During the fall of last year, University of Wyoming anthropology student Jayme Culwell conducted an ethnographic study of the Fellowship. The focus of the study was the Fellowship’s religious beliefs and practices. During this service she will discuss the study and her conclusions.

Our special guest minister, Reverend Doak M Mansfield, visiting from the UU Church in Tampa, Florida, will offer his understanding of our progressive faith and the challenges facing Unitarian Universalism. What is our core message? What do we have to say to searchers that inspire, bless, and affirm? What is our ‘gospel’ for a broken and hurting world? What are our methods, ways of being? How do we live out our message? Please come give a warm welcome to Rev. Mansfield as he explores these questions with us.

The Fourth Principle of the UUA holds that each of us has a right to a “free and responsible search for truth and meaning.”  The owners of the Hobby Lobby stores claim that certain forms of contraception violate their religious beliefs, and the United States Supreme Court has recently affirmed their right to decline paying for those forms of contraception for their employees.  But does that belief, even if sincerely held by the company owners, trump the contrary belief of those employees?  Ken Chestek will discuss the always troubling intersection of law and religion in light of the Hobby Lobby decision and our Fourth Principle.  Ken is a UUFL member, UW Law Professor, and co-author of a new textbook, Your Client’s Story: Persuasive Legal Writing.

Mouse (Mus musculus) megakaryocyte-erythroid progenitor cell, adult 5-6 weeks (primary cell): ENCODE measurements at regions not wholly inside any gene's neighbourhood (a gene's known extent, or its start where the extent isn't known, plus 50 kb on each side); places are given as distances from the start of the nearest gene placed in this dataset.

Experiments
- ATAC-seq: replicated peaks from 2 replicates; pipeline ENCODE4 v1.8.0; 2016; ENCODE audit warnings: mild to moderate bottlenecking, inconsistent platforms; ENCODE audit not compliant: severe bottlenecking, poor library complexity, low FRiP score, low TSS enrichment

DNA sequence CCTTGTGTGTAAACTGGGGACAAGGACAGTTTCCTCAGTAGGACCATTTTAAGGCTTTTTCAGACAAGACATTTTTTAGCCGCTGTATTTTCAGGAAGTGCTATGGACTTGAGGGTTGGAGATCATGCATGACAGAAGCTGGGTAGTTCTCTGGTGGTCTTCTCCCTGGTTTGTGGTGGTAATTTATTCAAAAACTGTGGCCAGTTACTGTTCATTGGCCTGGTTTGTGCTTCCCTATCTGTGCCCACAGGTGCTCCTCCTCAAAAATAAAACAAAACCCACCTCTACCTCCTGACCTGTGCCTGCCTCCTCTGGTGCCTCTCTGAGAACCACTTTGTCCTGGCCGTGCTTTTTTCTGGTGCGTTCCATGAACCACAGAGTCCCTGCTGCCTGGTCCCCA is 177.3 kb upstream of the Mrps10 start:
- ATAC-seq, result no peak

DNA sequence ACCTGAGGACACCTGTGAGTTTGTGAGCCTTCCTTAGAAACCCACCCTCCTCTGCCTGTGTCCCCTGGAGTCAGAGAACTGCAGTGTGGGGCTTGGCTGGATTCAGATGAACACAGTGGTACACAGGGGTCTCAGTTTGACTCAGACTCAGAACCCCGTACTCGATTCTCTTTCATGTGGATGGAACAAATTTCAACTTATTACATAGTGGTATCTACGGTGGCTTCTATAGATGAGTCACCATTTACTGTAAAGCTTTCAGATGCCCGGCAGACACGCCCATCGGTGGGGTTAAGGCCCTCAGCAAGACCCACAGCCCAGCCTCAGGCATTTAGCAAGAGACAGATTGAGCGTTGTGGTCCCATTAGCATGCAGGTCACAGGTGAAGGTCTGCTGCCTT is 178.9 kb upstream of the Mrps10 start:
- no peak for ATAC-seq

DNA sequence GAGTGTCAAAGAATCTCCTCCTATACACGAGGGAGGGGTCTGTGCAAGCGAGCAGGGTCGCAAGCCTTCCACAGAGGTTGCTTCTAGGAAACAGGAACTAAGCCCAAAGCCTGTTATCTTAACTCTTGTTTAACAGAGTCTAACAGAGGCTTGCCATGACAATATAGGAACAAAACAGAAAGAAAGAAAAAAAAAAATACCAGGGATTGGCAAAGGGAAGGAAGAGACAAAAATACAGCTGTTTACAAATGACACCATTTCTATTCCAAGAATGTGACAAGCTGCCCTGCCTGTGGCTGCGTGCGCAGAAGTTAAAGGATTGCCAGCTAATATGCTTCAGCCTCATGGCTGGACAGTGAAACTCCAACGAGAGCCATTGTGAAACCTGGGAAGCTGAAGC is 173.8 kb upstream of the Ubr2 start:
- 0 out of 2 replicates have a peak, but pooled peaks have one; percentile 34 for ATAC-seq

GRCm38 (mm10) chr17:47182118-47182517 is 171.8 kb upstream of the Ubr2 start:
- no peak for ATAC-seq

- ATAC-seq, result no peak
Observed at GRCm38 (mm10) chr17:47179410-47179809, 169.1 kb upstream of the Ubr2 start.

Universalist Galen Guengrich, in his book God Revised: How Religion Must Evolve in a Scientific Age, rejects traditional concepts of God in favor of notions of God that can square with science. But why even engage the concept at all? This service will explore some of Guengrich’s ideas, as well as our faith’s invitation to a constructive theology. This morning’s service will be led by Rev. Gretchen Haley, the Associate Minister at the Foothills Unitarian Church in Fort Collins, Colorado where she has served since 2012.

Believe it or not, your program committee came up with this idea BEFORE the recent events involving police and black men/youth. The national conversation provides a compelling backdrop for a “sharing Sunday.” We ask you to tell about a time in your life when you confronted, witnessed, or experienced injustice—how did it feel, how were you changed, what did it mean, what did you do (or fail to do)? Perhaps you have a story of protest, an occasion in which you spoke, or wrote, or stood, or sat, or marched, or sang, or otherwise expressed opposition (or maybe even support). Bring your memory and an object, if one is appropriate, to share in a 2 or 3 minute vignette. Among these stories we’ll weave hymns of protest and power to form a quilt of principled words, images, and songs.